Why when a married couple decides to have a child and raises that child together, those in court, in the middle of a divorce trial the judge will decide to side with the mother rather than the father when it comes to a custody battle? Like everything else it all reverts back to stereotypes and what society sees to be “right.” Men’s rights are abridged by judicial views of women as being the primary caretakers of children, views that are expressed in the presumption that women should have custody of children if divorce occurs. Thus, it is difficult for a father to gain child custody even when he might be the better parent or may be in a better situation to raise the children. Women now more than ever are trying to vanquish the thoughts and presumptions of what and who they are suppose to be but why has this been left alone and not changed (Wood, 2005, p29)? “For example, a Stanford study of 1,000 divorced couples selected at random found that divorcing mothers were awarded sole custody four times as often as divorcing fathers in contested custody cases. A study of all divorce-custody decrees in Arlington County, Va., during an 18-month period found that no father was given sole or even joint custody unless the mother agreed to it. According to Frank Bishop, the former director of the Virginia Division of Child Support Enforcement, almost 95 percent of custody cases in Virginia were won by mothers (Thompson, 2002, p45).” This is not something that just happens in the United States but all over the world. All a father wants to do is be apart of his child’s life but most of the time the mother is out to hurt the father and her way of doing that is taking any rights away from the father to have anything to do with their children. It ends up putting all of the control in her hands. The father ends up being at the mercy of the mother and the courts. When will fathers finally stand up together and say that this is enough and start to put an end to the separation and custody laws that are stacked against them? The best thing to do is to calmly like adults work it everything out amongst themselves so that there will be no reason to take it to court and have anymore stress on the whole divorce then there has to be. In Britain fathers are finally starting to be fed up with the system favoring mothers during a custody battle. In 2004 a group formed in Britain finally fighting for father’s rights and authorities are starting to listen. In July of 2004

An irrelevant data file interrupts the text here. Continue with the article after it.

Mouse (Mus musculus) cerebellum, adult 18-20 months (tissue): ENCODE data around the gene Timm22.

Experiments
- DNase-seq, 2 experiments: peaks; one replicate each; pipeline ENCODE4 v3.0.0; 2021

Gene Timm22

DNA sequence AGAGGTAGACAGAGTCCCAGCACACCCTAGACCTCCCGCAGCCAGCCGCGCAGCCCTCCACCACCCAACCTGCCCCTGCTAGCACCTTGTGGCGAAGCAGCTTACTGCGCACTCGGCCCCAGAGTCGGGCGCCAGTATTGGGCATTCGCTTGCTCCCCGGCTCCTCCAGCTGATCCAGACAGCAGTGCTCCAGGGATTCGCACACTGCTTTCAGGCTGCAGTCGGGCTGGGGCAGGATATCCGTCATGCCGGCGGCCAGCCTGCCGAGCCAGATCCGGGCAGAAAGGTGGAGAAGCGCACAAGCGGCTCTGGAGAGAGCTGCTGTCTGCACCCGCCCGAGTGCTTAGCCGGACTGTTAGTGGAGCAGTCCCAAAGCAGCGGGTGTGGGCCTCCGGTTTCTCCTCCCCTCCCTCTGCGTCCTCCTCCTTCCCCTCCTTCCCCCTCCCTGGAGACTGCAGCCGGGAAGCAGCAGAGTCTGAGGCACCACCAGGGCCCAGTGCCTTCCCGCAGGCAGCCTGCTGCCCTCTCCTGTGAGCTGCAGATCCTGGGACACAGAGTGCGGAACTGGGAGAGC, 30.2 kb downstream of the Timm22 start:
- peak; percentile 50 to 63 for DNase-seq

Blair’s government issued a paper recommending several reforms, from more extensive government-sponsored mediation before divorces hit the courts to speeding up proceedings once they do. It also proposes penalties for parents who flout court rulings. The punishments–ranging from community service to compensation payments–would be less damaging to the child and would allow judges to be more impartial (some say less sexist) in their rulings (Foroohar, 2004, p31).